Types of Roofing Underlayment : A Comprehensive Guide

Types of Roofing Underlayment : A Comprehensive Guide post thumbnail

Although every house has a roof, most people need help understanding what goes into making a roof that protects their home from the weather. Undoubtedly, the types of roofing underlayment, also known as roofing paper, are one of the most confusing parts of a roof.

There’s more to your home’s roof than just shingles. A crucial component of the roof that shields your house from several damaging factors is the underlayment. This guide will teach you everything you need to know about a roofing underlayment, from its definition to its types and their pros and cons.

What Is Roofing Underlayment?

Types of roofing underlayment

The material that is applied directly to your roof deck and is waterproof or water-resistant is called a roofing underlayment. Constructors place it below the roofing materials to defend against inclement weather, including wind, snow, and air.

It helps shield your roof from moisture and leaks by adding extra protection. It also provides your shingles with a sturdy layer to rest on. This is known as “picture framing” because it keeps the roughness of the wooden decking from showing through the shingles. 

Why You Need a Roofing Underlayment

Roofing underlayment is necessary in many places. It is crucial because it protects your roof from rain and other inclement weather as a moisture barrier.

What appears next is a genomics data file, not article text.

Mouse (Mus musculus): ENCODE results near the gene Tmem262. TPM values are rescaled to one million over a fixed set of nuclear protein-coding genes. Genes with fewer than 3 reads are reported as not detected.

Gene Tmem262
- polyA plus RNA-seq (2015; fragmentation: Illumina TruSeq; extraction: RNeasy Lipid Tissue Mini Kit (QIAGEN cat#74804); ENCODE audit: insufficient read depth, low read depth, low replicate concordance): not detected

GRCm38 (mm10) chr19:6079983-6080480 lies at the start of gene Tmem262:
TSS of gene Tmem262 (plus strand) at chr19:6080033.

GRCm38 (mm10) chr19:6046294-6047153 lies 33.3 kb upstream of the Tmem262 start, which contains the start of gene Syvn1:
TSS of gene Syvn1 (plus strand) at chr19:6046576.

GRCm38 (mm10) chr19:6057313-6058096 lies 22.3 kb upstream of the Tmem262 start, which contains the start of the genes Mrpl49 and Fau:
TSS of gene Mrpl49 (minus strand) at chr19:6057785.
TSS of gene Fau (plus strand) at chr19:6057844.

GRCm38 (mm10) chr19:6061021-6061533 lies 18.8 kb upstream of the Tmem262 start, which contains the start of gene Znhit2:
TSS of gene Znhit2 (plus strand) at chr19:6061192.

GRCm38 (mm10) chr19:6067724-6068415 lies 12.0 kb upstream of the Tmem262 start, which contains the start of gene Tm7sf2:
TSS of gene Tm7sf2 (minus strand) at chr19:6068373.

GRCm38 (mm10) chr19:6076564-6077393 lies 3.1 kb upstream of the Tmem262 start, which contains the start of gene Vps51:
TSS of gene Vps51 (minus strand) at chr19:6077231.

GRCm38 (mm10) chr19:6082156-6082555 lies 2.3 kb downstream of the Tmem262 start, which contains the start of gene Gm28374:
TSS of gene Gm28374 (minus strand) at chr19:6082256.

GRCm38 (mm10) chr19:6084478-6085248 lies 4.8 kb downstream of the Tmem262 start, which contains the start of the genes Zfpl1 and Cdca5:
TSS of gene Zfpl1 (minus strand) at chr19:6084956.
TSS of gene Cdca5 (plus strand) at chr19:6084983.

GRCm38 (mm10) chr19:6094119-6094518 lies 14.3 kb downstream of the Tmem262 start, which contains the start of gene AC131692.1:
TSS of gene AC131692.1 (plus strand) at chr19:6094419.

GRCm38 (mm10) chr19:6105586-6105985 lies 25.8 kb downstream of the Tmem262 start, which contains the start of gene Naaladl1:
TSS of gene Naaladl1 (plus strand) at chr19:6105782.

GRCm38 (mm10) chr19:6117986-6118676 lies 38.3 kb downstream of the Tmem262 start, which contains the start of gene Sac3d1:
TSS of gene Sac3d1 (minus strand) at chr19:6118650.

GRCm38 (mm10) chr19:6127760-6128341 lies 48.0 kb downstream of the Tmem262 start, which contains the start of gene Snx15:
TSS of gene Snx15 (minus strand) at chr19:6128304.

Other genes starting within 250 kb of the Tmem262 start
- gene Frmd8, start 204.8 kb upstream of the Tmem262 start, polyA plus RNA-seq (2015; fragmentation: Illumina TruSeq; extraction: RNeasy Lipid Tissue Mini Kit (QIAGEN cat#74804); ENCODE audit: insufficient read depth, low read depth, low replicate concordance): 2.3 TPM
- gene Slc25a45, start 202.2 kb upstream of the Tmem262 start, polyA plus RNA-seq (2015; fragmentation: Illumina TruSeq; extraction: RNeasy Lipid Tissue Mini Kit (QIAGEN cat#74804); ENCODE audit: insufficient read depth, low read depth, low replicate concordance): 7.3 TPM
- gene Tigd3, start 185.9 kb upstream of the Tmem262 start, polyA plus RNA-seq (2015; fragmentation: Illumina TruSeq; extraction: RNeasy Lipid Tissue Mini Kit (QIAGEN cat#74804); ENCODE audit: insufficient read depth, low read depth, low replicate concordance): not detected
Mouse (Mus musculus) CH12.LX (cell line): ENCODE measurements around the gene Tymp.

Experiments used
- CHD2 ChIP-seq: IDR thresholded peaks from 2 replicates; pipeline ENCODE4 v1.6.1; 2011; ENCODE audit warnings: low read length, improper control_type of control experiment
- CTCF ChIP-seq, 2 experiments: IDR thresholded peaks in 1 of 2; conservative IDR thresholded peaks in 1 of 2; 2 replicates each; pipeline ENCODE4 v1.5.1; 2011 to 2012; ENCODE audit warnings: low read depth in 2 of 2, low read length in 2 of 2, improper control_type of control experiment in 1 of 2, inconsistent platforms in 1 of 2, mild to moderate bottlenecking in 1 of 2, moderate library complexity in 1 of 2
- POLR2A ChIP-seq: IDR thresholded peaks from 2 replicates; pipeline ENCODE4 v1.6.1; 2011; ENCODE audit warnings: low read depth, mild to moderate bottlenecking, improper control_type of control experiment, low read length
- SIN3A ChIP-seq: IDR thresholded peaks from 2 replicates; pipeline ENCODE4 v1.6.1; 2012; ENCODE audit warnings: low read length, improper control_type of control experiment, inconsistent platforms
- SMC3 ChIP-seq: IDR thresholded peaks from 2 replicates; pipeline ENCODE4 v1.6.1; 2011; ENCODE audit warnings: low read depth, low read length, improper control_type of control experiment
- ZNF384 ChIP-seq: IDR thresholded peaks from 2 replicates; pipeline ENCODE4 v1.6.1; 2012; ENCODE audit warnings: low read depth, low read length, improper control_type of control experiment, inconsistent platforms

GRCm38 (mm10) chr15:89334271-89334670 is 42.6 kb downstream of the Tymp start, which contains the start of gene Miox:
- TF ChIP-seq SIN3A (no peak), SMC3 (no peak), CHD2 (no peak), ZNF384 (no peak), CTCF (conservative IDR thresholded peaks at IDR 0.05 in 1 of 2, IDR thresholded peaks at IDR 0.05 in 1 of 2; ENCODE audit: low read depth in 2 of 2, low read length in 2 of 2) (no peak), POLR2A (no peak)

It supports the shingle work on your roof by adding an extra layer of protection. Your property’s first line of defense against hazardous factors brought on by inclement weather is its underlayment and shingles. They also resist wind, prevent precipitation, and reflect solar radiation. 

Shingles, however, overlap and are not entirely sealed. Because of this, high winds can raise the shingles, making them susceptible to tearing off or infiltration. As they age, shingles also become brittle. The fallback defense if shingles fail is underlayment.

Types of  Roofing Underlayment

Underlayment for roofs may be classified into three categories: felt, self-adhered, and synthetic. Each has advantages and disadvantages; the kind you select will often depend on your local building laws and regulations and what your roofing contractor is comfortable working with.

Felt Underlayment

Felt is one of the most traditional kinds of underlayment for roofs. Common names for it include felt paper and tar paper. Its construction helps with water resistance by using paper that has been wet with asphalt or an organic mat. 

There are typically two standard weights of felt underlayment available: 15 pounds per 100 square feet, or 15 pounds per felt. The No. 30 felt weighs 30 pounds per hundred square feet. No. 15 may be appropriate for light-weight applications. If you expose it during installation, it can soak up water and get wrinkled. It is also prone to tearing easily.

Contractors may advise homeowners to use No. 30 felt instead of No. 15, which is more resilient. Like any underlayment material, you can place it in many layers for extra protection.

When dealing with slate or tile shingles, certain roofing professionals frequently use felt underlayment, while others recommend self-adhered underlayment. The country’s geographical location may have an impact.


  • Lower cost: conventional felt underlayment is frequently the less expensive choice.


  • Tears quickly: Felt is brittle and somewhat inflexible, which makes it prone to rips and tears.